Pie in the Skype

I use Skype to IM with certain people, so I was slightly annoyed last week when the application was unavailable, and moderately interested in the "why." Skype's originally an Estonian company, so I had fuzzy notions, informed by my ongoing reading of William Gibson's new novel, that somehow the Russians had taken it down. Anyhow, the truth's more prosaic, idiotic, and Redmondy:

On Thursday, 16th August 2007, the Skype peer-to-peer network became unstable and suffered a critical disruption. The disruption was triggered by a massive restart of our users’ computers across the globe within a very short timeframe as they re-booted after receiving a routine set of patches through Windows Update. The high number of restarts affected Skype’s network resources. This caused a flood of log-in requests, which, combined with the lack of peer-to-peer network resources, prompted a chain reaction that had a critical impact. Normally Skype’s peer-to-peer network has an inbuilt ability to self-heal, however, this event revealed a previously unseen software bug within the network resource allocation algorithm which prevented the self-healing function from working quickly. Regrettably, as a result of this disruption, Skype was unavailable to the majority of its users for approximately two days.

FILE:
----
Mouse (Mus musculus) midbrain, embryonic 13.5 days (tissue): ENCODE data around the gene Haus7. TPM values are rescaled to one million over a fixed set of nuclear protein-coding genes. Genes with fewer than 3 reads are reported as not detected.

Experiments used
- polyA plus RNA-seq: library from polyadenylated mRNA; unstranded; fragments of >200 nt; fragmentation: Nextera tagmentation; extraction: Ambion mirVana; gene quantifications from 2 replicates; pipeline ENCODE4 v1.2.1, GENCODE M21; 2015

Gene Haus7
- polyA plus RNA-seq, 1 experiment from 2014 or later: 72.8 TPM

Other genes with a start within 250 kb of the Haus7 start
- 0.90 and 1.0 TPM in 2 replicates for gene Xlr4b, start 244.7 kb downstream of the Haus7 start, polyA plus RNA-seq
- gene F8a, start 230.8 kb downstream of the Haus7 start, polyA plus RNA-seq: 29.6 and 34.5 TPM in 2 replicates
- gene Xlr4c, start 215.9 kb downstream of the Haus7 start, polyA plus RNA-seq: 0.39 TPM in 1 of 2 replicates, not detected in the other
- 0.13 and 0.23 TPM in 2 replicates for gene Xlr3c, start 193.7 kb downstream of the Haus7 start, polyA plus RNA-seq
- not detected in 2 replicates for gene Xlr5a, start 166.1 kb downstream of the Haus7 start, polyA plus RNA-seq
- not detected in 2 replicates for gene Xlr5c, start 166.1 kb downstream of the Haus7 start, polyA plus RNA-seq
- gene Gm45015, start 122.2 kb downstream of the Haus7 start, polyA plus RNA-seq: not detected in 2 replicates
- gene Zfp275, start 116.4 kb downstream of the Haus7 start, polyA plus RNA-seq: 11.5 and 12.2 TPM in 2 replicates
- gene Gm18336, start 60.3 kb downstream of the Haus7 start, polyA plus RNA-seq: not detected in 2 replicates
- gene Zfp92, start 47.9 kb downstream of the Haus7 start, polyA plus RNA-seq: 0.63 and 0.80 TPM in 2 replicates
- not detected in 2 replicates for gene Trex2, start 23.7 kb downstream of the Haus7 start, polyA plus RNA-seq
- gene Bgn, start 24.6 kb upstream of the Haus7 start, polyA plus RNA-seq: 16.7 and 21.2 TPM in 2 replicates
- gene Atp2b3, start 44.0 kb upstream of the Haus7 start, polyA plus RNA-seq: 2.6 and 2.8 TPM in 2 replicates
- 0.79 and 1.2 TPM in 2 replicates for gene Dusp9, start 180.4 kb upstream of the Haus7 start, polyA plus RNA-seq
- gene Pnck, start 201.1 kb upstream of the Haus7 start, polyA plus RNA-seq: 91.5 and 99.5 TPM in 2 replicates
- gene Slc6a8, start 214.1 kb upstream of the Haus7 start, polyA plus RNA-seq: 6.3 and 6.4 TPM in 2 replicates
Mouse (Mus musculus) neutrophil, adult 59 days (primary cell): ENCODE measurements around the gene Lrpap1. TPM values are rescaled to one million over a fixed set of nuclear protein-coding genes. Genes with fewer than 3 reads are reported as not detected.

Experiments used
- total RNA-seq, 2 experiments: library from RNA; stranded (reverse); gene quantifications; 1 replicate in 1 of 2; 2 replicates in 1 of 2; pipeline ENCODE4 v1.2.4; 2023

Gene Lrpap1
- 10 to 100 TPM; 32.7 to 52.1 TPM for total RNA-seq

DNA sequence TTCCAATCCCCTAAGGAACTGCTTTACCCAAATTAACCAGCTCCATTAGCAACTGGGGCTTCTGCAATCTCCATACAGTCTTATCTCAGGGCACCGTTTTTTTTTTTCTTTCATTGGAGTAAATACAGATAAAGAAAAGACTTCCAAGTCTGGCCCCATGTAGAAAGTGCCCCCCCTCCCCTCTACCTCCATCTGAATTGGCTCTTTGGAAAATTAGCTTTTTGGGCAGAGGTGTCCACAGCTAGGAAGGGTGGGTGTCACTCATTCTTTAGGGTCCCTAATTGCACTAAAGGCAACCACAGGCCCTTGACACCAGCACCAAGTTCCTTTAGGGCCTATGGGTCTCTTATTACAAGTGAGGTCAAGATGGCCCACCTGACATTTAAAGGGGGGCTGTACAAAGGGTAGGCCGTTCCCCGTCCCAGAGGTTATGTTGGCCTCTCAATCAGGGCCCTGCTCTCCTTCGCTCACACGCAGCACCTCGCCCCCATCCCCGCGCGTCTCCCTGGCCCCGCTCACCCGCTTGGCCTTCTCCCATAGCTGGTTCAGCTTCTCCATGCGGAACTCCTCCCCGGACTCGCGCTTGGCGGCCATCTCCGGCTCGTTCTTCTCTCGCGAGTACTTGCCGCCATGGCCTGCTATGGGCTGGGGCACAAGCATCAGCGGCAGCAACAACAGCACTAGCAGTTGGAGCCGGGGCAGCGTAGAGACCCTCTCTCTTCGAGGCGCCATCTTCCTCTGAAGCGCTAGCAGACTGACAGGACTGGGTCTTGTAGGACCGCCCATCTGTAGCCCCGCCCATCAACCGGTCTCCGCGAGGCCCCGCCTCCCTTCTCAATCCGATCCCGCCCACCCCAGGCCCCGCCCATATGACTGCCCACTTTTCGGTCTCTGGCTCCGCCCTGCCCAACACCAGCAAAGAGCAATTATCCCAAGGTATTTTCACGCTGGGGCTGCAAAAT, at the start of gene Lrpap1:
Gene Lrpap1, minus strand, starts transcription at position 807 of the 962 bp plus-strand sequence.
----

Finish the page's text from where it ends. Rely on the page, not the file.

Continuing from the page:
Between this event and the actual attack by Russia on Estonia's cyberinfrastructure earlier this year, one could sketch out a whole science-fiction novel.

Forecast: Significant blowing and drifting, with the possibility of heavy accumulation in rural areas.